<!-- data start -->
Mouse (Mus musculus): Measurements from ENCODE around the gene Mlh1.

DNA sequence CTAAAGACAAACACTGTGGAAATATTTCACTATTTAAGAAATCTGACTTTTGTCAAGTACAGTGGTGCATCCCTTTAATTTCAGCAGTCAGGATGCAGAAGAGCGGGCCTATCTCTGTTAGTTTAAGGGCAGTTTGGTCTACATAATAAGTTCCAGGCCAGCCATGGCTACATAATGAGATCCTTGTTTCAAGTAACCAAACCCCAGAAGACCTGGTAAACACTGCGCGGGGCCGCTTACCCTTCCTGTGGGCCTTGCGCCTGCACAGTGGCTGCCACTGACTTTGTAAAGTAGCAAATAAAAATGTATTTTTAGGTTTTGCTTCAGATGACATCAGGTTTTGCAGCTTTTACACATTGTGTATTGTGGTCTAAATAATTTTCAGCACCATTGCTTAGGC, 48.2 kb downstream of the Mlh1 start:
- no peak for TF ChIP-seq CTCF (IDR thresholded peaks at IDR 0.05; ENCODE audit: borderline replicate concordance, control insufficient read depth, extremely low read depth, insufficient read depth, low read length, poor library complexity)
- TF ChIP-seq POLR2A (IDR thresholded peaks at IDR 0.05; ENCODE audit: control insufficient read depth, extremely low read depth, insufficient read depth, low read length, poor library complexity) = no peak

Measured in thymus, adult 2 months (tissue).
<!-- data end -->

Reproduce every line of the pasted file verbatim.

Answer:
Mouse (Mus musculus): Measurements from ENCODE around the gene Mlh1.

DNA sequence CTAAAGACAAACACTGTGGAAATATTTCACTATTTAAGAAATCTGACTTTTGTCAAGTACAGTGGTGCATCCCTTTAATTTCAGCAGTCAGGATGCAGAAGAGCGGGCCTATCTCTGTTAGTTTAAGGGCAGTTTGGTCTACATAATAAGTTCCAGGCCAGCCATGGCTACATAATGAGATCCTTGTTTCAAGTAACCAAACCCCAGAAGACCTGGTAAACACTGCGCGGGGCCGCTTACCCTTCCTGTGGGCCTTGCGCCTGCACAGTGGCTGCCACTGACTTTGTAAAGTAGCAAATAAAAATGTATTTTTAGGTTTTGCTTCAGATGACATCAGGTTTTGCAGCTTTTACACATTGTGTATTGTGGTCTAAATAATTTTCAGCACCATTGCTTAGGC, 48.2 kb downstream of the Mlh1 start:
- no peak for TF ChIP-seq CTCF (IDR thresholded peaks at IDR 0.05; ENCODE audit: borderline replicate concordance, control insufficient read depth, extremely low read depth, insufficient read depth, low read length, poor library complexity)
- TF ChIP-seq POLR2A (IDR thresholded peaks at IDR 0.05; ENCODE audit: control insufficient read depth, extremely low read depth, insufficient read depth, low read length, poor library complexity) = no peak

Measured in thymus, adult 2 months (tissue).